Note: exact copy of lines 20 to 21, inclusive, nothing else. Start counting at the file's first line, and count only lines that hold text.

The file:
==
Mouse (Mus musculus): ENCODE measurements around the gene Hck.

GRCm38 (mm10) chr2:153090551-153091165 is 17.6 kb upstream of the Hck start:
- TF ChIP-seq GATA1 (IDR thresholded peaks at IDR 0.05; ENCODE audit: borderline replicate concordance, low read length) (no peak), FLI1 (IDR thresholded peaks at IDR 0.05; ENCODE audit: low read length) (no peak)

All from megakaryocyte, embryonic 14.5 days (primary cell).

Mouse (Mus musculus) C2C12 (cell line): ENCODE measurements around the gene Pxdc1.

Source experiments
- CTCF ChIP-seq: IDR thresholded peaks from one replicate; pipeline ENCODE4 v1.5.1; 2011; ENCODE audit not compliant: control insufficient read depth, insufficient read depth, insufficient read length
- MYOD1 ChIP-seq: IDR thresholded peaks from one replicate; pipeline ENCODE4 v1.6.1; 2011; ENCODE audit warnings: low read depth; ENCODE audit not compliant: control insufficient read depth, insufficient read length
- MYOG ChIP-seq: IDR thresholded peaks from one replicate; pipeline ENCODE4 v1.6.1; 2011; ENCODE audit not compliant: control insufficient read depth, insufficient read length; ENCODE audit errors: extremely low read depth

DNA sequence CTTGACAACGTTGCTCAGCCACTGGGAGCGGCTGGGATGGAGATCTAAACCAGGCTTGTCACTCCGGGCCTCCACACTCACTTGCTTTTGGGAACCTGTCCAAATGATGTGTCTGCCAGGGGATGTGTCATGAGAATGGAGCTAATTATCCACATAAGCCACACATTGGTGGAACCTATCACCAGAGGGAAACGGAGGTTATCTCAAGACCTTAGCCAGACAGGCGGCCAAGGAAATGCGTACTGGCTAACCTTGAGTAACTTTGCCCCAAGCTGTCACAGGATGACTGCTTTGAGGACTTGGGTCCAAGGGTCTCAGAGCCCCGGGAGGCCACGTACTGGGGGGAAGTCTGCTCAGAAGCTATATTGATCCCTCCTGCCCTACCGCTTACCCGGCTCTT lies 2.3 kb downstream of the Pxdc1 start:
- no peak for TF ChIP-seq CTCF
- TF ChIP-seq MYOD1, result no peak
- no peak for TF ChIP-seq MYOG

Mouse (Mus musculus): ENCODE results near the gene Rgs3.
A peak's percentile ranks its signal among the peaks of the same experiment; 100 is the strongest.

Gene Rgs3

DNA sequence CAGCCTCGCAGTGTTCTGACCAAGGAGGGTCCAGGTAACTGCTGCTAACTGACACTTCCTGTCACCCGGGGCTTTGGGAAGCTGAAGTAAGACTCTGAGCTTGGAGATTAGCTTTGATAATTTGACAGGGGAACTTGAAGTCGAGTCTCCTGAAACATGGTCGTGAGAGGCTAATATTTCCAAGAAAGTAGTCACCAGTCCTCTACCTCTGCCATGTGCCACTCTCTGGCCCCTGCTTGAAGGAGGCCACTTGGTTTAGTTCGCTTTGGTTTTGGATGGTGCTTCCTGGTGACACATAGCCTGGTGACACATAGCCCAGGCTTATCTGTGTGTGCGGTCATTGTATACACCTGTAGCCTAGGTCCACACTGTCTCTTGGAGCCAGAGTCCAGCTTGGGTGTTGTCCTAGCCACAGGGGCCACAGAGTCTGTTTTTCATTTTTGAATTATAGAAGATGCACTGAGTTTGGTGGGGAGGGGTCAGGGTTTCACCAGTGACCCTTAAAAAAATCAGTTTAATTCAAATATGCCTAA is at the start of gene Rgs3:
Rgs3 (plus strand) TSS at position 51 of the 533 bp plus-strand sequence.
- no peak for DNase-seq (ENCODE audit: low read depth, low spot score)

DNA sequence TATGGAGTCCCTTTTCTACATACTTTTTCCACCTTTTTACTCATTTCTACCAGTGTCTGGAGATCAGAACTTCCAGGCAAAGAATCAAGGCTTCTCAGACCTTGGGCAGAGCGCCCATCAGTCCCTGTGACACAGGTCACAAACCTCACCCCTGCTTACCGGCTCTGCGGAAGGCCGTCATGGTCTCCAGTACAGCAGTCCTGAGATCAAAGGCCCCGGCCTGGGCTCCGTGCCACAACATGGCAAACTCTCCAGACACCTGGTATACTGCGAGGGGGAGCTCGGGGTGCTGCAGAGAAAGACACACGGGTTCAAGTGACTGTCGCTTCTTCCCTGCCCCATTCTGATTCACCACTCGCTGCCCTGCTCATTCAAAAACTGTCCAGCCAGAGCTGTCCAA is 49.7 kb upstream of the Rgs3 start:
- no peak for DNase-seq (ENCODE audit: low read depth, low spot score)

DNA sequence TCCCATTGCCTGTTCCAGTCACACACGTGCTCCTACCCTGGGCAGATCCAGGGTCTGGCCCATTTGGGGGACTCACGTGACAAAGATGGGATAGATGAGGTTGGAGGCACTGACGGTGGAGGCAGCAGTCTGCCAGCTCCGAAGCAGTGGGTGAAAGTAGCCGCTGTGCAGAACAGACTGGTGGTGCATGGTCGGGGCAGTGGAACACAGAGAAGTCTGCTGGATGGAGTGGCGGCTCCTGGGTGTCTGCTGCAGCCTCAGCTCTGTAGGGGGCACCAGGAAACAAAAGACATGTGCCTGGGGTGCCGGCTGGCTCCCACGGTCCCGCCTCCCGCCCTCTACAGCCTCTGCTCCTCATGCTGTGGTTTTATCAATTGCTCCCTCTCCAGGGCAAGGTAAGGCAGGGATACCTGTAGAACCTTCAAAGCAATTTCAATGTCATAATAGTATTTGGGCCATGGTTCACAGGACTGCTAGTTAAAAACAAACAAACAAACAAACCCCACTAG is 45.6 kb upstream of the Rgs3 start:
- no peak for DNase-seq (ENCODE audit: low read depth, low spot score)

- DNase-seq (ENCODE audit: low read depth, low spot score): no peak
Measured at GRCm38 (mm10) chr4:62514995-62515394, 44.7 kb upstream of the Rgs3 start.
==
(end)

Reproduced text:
DNA sequence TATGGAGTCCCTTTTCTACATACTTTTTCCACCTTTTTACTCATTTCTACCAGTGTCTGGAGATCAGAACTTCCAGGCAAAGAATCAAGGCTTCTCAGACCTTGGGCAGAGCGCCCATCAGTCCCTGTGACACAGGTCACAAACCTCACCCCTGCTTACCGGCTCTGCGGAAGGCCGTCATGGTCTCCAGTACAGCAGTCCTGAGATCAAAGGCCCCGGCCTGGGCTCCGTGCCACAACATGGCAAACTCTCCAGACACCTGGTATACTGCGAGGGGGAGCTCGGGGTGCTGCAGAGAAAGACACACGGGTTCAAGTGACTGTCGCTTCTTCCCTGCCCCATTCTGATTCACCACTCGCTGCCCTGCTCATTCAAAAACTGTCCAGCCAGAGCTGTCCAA is 49.7 kb upstream of the Rgs3 start:
- no peak for DNase-seq (ENCODE audit: low read depth, low spot score)